The following morning I went to the lady innkeeper and sat down at the bar. “Now, tell me, señora,” I began, “how did you know I was a meester and not a local señor or a cholo from Riobamba?” The fat little lady’s eyes sparkled as she laughed an embarrassed giggle. “I don’t know for sure,” she replied. I insisted she try to give me the answer, for I was thoroughly confused over it all. I went on. “Now suppose you were a detective, señora, and you were told to catch a European man dressed like a poor cholo merchant. How would you recognize him if he came into your inn?” She scratched her head and leaned forward over the counter. “Walk outside and come back in like you did last night.” I picked up my old hat, pulled it low on my head, and made for the door. Before I reached the street she called out, “Wait, señor, I know now what it is.” I stopped and turned around. “It’s the way you walk.” She broke into a hearty laugh at this point and said, “I never saw anyone around here who walks like that. You Europeans swing your arms like you never carried a load on your back.” I thanked the good lady for her lesson in posture and went out in the street to study how the local people walked. Sure enough, the steps were short and choppy, the trunk leaning forward slightly from the hips and the arms scarcely moving under their huge ponchos. Knowing that the squatting position with the poncho draped from ears to the hidden feet was more natural, I squatted on the street corner near a group of Indians and listened to them chat. They continued with their conversation and paid no attention to my presence. Two missionaries whom I knew very well emerged from a hotel doorway nearby. I watched them as they swung their cameras about their shoulders and discussed the problem of over-exposure in the tricky Andean sunlight. A ragged cholo boy sitting beside me scrambled to his feet, picked up his shoe-shine box, and approached the pair. He was rebuffed by their nonchalant shaking of the head. As they continued to survey the brilliant market place for pictures, the shoe-shine boy returned to his spot beside me. Sitting down he mumbled, “The señores who own shoes ought to keep them shined.” I leaned toward the boy and beckoned for his ear. He bent over his shoe box as I whispered to him. The boy then jumped back to his feet and started after the pair who were crossing the street. On the other side they stopped and turned to him as he said, “The evangelicals are not respected here unless we see their shoes are shined.” One man lifted a foot and rubbed his shoe on his pants cuff, while the other settled down for a toothbrush, spit and polish shine. I arose, passed within three feet of my friends, and took up a listening post in the heart of the busy market, where I sat until my legs began to ache. As I got up to my feet I yawned and stretched, and as I began to walk away I noticed I had drawn the attention of those sitting about me. Again I had behaved in a way that felt so natural but in a way which was not like the local folks do. In front of me an old woman dropped a bag of salt. I unthinkingly reached down to help her, and it was only by a bit of providential intervention that I was saved from being hauled off to jail for attempting to steal. This extremity of identification or disguise may appear as one way of overdoing a good thing. However, only a missionary among the withdrawn highland Quechuas can really appreciate how difficult it is to talk with these people in a situation of equality. I simply could not accept the Quechua’s response as being valid and representing his real self as long as he was talking to the patrón. I wanted to hear him without a patrón present, and I wanted to be addressed stripped of that feudal role which I was sure completely colored our relationship. I found that the submissive, sluggish Indian whom I had known in my role of patrón became a scheming quick-witted person who could be extremely friendly, helpful, or cruel depending upon the situation.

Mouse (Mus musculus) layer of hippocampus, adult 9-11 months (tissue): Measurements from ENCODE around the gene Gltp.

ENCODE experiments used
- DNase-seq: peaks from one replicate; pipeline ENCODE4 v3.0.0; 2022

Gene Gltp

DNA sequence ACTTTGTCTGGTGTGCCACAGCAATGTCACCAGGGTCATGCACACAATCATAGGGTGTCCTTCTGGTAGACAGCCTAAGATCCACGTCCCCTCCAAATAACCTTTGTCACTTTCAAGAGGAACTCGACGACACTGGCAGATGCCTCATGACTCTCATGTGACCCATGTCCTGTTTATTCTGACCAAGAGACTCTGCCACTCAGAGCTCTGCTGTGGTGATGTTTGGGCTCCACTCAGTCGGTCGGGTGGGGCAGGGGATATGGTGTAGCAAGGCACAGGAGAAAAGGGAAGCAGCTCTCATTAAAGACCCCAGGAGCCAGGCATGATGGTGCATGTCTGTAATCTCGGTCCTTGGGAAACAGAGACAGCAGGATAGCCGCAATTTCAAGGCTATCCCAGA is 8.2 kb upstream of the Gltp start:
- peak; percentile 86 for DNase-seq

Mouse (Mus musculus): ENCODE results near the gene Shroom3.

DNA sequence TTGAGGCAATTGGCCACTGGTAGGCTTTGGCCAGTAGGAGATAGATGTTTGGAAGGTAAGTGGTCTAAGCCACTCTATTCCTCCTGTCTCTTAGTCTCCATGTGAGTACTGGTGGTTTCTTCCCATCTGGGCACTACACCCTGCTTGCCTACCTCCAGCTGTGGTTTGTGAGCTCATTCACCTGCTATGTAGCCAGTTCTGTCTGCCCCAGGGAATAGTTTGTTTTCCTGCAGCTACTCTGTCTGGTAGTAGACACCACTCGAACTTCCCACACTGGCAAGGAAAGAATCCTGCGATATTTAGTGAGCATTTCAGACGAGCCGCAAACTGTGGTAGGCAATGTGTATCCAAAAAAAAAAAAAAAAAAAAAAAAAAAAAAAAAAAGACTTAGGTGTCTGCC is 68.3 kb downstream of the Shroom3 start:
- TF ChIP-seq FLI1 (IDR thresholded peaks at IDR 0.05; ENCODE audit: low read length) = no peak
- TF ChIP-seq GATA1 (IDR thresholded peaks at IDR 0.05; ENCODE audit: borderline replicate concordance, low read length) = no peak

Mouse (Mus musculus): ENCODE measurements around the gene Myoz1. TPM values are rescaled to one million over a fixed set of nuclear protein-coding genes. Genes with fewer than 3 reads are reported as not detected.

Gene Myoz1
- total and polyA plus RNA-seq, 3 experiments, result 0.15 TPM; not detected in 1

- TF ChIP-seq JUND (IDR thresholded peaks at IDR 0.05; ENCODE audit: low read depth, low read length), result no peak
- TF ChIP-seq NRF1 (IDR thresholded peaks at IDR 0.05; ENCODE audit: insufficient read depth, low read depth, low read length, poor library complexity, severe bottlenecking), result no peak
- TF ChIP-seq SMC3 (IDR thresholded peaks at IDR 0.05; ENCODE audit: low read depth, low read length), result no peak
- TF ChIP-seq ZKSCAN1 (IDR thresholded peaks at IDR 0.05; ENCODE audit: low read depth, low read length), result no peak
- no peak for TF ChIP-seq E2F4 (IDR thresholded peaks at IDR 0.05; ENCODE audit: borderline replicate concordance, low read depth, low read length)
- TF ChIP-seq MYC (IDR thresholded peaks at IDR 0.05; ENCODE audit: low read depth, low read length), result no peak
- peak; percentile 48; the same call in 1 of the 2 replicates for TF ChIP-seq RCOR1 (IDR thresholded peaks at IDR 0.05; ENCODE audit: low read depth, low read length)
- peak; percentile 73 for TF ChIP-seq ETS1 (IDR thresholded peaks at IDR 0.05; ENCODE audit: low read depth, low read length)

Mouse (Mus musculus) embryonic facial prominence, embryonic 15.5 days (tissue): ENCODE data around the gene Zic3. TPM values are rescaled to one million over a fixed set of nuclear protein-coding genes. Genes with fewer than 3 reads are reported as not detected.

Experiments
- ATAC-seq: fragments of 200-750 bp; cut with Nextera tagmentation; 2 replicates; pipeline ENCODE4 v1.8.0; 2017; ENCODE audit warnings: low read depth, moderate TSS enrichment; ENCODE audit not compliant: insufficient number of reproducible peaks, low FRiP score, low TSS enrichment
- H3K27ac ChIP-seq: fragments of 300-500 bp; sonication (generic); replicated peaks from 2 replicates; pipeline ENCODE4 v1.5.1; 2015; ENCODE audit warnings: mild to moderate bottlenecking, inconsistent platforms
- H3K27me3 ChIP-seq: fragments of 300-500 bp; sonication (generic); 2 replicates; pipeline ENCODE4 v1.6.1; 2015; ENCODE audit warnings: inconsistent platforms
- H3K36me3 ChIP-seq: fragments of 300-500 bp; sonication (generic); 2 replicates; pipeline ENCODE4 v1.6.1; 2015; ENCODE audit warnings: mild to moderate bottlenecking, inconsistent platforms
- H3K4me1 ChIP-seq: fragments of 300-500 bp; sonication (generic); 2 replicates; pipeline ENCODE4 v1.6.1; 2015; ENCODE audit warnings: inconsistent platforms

Limits of identification